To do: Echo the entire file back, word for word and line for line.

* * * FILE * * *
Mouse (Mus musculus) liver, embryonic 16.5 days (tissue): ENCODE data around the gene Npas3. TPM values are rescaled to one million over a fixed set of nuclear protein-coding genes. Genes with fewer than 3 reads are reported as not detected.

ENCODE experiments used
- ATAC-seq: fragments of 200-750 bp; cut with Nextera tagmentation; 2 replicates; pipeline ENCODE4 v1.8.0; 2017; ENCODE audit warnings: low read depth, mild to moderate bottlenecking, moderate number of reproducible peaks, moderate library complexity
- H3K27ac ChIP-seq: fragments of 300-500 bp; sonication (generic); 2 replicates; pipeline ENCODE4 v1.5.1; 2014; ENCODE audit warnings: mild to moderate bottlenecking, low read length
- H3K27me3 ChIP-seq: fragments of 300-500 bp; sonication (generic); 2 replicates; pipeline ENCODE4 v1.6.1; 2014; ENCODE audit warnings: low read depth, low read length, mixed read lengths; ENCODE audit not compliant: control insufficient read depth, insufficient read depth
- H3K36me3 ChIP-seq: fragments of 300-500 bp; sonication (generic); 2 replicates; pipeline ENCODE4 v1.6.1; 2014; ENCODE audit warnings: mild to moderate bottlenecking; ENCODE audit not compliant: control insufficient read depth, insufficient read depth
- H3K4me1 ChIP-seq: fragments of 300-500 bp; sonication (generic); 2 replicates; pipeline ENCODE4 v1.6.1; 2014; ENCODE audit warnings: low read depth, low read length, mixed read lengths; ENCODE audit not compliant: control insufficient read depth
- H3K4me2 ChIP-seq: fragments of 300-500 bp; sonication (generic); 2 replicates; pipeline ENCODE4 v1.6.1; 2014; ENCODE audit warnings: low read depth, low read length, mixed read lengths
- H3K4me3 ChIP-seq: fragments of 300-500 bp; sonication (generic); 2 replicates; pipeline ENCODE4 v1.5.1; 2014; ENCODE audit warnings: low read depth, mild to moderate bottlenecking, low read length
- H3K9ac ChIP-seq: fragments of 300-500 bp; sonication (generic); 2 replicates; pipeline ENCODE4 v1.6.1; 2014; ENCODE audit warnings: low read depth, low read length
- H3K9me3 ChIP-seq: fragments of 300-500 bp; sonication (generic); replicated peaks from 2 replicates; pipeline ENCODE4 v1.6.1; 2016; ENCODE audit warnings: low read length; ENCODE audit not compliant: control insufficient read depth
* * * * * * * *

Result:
Mouse (Mus musculus) liver, embryonic 16.5 days (tissue): ENCODE data around the gene Npas3. TPM values are rescaled to one million over a fixed set of nuclear protein-coding genes. Genes with fewer than 3 reads are reported as not detected.

ENCODE experiments used
- ATAC-seq: fragments of 200-750 bp; cut with Nextera tagmentation; 2 replicates; pipeline ENCODE4 v1.8.0; 2017; ENCODE audit warnings: low read depth, mild to moderate bottlenecking, moderate number of reproducible peaks, moderate library complexity
- H3K27ac ChIP-seq: fragments of 300-500 bp; sonication (generic); 2 replicates; pipeline ENCODE4 v1.5.1; 2014; ENCODE audit warnings: mild to moderate bottlenecking, low read length
- H3K27me3 ChIP-seq: fragments of 300-500 bp; sonication (generic); 2 replicates; pipeline ENCODE4 v1.6.1; 2014; ENCODE audit warnings: low read depth, low read length, mixed read lengths; ENCODE audit not compliant: control insufficient read depth, insufficient read depth
- H3K36me3 ChIP-seq: fragments of 300-500 bp; sonication (generic); 2 replicates; pipeline ENCODE4 v1.6.1; 2014; ENCODE audit warnings: mild to moderate bottlenecking; ENCODE audit not compliant: control insufficient read depth, insufficient read depth
- H3K4me1 ChIP-seq: fragments of 300-500 bp; sonication (generic); 2 replicates; pipeline ENCODE4 v1.6.1; 2014; ENCODE audit warnings: low read depth, low read length, mixed read lengths; ENCODE audit not compliant: control insufficient read depth
- H3K4me2 ChIP-seq: fragments of 300-500 bp; sonication (generic); 2 replicates; pipeline ENCODE4 v1.6.1; 2014; ENCODE audit warnings: low read depth, low read length, mixed read lengths
- H3K4me3 ChIP-seq: fragments of 300-500 bp; sonication (generic); 2 replicates; pipeline ENCODE4 v1.5.1; 2014; ENCODE audit warnings: low read depth, mild to moderate bottlenecking, low read length
- H3K9ac ChIP-seq: fragments of 300-500 bp; sonication (generic); 2 replicates; pipeline ENCODE4 v1.6.1; 2014; ENCODE audit warnings: low read depth, low read length
- H3K9me3 ChIP-seq: fragments of 300-500 bp; sonication (generic); replicated peaks from 2 replicates; pipeline ENCODE4 v1.6.1; 2016; ENCODE audit warnings: low read length; ENCODE audit not compliant: control insufficient read depth